Last month I spoke about the six themes that repeatedly appear in discussions around successful compliance programs; six categories that each month we are looking at individually and in greater detail. I covered alignment last time, so today I want to look at the issue of the risk based approach to compliance.
When talking about risk based approaches, it is worth bearing in mind that when assessing risk, you need to consider
- Job roles – what do specific roles/titles require to perform their jobs? Does their job expose them to risk, can their actions result in risk to the organization?
- Geographies – how do laws, regulations, business practices and cultural issues of different geographies affect organizational risk?
- Nuances of the organization – what topics or issues relate to your industry or organization present the greatest risk to the organization
Theme 2 – Risk based approach
It is imperative that executives not just define, but own the risk management process. A huge part of this process is the prioritization of risks. Then once the risks are identified, and divided into high and low-risk categories, training efforts must be focused on the High-risk issues. Training methodologies with the highest rigor should be utilized for the high-risk issues; low-risk issues should receive minimal attention.
Furthermore, it is equally essential that your organization’s risks are aligned to both support key business goals and incorporate smoothly into your strategic plan. Typically we see revenue growth, expense reduction, risk reduction, and employee safety as the main areas of such focus.
Now that you have established your compliance strategy, it is time to turn your attention to your training program, which should be designed to train the right people, on the appropriate subjects, in the right way. To get the best results, training should be embedded in the daily routine of employees and practiced on the job. As I mentioned previously, application of rigor for high risk compliance training is essential; targeting the appropriate people with the training methodology that ensures retention and behaviour change is critical.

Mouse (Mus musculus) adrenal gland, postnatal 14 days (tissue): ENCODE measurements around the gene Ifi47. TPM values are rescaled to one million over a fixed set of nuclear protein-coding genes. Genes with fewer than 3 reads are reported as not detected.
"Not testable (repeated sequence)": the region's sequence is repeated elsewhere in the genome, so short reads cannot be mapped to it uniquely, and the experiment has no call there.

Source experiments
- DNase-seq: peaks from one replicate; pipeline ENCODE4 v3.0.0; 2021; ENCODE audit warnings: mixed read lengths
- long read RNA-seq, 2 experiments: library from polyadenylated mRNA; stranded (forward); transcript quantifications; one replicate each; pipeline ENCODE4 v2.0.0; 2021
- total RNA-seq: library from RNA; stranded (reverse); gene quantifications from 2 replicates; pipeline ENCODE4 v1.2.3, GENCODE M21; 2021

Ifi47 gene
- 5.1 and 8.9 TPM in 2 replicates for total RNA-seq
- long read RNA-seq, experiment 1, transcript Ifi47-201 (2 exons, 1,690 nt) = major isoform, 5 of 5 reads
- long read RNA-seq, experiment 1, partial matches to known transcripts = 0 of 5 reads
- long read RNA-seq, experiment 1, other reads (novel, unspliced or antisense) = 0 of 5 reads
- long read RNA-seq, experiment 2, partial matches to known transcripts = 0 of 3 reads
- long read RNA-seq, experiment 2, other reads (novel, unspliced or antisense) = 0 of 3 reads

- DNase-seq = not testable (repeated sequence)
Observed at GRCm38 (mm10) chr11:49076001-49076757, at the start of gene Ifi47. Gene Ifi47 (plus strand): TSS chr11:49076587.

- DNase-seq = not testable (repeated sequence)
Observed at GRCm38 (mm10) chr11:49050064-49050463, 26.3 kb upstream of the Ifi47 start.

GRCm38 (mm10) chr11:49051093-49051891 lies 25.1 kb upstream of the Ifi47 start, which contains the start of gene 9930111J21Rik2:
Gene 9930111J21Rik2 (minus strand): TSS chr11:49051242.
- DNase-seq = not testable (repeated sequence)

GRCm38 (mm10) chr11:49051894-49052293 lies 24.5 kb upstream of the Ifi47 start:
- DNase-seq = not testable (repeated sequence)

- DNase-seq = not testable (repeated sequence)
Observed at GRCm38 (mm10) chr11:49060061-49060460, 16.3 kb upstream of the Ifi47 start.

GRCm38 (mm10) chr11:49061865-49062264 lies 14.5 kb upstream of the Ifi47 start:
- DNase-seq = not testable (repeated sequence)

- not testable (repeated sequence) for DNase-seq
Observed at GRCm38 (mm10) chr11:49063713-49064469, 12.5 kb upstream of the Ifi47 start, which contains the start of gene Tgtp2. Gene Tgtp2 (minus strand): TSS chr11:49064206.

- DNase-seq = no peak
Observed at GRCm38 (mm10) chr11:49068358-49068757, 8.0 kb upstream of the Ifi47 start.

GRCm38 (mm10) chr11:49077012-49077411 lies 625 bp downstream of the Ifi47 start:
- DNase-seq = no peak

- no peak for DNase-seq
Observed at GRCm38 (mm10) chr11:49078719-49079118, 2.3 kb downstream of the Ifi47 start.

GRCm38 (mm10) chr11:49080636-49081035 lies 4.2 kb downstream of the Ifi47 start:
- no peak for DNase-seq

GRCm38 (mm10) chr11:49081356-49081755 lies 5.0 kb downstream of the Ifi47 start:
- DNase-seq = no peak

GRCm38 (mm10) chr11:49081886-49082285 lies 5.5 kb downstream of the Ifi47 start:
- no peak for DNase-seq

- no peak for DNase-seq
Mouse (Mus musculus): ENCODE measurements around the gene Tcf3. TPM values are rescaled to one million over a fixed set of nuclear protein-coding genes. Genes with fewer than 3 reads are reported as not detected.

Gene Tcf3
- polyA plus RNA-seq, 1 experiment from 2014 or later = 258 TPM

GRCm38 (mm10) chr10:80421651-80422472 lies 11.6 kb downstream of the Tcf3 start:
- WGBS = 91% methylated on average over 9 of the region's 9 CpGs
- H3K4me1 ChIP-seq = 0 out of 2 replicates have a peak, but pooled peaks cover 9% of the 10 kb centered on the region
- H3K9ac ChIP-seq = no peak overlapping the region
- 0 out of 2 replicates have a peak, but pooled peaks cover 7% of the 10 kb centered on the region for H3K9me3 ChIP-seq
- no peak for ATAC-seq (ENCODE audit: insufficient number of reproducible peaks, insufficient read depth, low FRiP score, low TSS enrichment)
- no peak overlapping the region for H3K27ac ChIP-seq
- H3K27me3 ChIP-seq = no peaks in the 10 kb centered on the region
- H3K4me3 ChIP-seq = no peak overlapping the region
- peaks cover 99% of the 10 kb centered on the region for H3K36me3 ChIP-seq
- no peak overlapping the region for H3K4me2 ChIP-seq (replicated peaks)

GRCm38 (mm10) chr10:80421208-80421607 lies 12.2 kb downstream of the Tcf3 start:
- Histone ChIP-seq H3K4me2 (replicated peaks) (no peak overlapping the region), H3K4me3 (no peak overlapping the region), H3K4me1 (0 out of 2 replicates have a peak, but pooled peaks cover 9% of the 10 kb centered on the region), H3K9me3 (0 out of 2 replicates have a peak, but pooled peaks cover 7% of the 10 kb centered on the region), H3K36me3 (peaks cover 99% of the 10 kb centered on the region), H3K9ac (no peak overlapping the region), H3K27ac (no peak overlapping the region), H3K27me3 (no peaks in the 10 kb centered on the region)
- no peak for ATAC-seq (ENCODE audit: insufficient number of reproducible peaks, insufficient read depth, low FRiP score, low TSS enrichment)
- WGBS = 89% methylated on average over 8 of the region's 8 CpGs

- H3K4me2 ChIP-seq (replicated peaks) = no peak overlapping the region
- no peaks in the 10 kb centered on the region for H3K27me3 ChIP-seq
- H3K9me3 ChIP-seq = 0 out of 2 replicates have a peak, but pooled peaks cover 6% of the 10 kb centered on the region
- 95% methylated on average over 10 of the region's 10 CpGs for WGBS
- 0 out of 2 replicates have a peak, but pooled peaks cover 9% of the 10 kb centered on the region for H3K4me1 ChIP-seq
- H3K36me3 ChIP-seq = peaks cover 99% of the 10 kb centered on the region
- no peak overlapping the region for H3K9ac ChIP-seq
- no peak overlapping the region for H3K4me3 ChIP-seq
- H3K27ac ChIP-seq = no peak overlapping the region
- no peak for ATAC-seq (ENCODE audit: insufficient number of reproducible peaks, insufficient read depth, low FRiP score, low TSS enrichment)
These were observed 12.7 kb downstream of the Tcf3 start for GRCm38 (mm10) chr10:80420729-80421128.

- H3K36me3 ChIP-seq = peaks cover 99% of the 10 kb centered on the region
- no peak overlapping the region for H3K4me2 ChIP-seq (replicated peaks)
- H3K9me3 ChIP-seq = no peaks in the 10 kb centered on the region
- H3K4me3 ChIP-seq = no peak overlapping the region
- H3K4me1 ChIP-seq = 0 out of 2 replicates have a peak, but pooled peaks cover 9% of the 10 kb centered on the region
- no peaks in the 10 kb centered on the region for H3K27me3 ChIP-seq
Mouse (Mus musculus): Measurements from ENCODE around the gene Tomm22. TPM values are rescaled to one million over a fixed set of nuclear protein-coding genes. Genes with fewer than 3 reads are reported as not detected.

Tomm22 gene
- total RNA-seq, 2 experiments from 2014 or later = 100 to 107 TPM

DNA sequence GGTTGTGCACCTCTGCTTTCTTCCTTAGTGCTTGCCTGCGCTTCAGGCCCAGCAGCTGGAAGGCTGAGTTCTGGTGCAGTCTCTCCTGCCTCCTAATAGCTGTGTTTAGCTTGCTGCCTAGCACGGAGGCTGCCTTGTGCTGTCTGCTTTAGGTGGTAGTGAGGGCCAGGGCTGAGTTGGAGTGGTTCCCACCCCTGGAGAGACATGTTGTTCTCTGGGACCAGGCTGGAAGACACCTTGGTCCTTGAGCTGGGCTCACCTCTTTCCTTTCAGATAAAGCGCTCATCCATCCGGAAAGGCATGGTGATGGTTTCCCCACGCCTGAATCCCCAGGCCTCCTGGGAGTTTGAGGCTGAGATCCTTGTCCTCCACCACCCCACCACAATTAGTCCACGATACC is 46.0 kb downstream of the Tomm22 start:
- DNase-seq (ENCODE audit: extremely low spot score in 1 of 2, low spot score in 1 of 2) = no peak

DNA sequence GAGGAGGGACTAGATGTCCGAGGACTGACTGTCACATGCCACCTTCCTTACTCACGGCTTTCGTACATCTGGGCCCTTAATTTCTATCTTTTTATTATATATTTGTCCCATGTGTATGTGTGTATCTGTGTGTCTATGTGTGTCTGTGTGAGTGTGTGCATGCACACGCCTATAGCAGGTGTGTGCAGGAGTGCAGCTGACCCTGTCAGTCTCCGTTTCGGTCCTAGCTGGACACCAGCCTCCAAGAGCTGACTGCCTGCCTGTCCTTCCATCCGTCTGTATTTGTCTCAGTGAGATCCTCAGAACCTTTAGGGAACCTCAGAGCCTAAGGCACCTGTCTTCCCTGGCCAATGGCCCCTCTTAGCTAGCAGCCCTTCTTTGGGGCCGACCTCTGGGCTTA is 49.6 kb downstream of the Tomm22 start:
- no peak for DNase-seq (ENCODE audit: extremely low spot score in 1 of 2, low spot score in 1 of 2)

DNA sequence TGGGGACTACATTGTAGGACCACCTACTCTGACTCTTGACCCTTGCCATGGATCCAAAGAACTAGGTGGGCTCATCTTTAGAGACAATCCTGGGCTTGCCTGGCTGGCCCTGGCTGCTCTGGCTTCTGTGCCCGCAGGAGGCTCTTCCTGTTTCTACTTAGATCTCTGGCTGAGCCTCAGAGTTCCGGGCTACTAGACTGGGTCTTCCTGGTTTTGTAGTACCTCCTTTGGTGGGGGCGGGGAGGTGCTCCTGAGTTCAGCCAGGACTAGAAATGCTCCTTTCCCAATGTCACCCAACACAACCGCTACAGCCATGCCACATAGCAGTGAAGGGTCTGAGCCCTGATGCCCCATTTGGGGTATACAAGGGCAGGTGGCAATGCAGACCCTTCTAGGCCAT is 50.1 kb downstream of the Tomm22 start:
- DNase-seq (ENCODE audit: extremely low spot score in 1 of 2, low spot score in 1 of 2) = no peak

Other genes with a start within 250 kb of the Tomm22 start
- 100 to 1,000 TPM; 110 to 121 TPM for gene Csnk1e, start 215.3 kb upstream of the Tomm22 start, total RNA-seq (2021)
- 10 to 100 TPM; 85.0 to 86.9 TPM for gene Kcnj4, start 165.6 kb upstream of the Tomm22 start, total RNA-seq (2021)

Real world example
A distribution company determined that given the nuances and different requirements of different part of their organization, their traditional compliance training while covering a variety of topics and on a regular basis to a large audience, was simply not the most efficient – or effective – way to train. For example, a Business Development Manager in one region might need more on Antitrust and less on Anti-Corruption training, while someone in another region might need more Anti-Corruption, or groups with access to material information would need an Insider Trading focus.
However, because Skillsoft content can be customized to address different needs for different audiences, they were now in a position to offer a variety of relevant training to each sector, giving focused courses to the most appropriate audience at the most appropriate time.
While it is accurate and correct to say that all training needs to be strategic, because compliance is complex and labyrinthine, it more than most needs to be designed and delivered where it is needed most. When evaluating options for a compliance training programs, consider individual and team goals, geographies – and alignment with the high priority risks for each for the organization. That will help to establish a comprehensive and targeted learning solution that best fits the needs.
One size does not fit all. Compliance training programs work best when they tailored to fit and meet the particular demands or requirements of the targeted learners.
Norman Ford is the VP of Operations at Compliance Solutions for Skillsoft.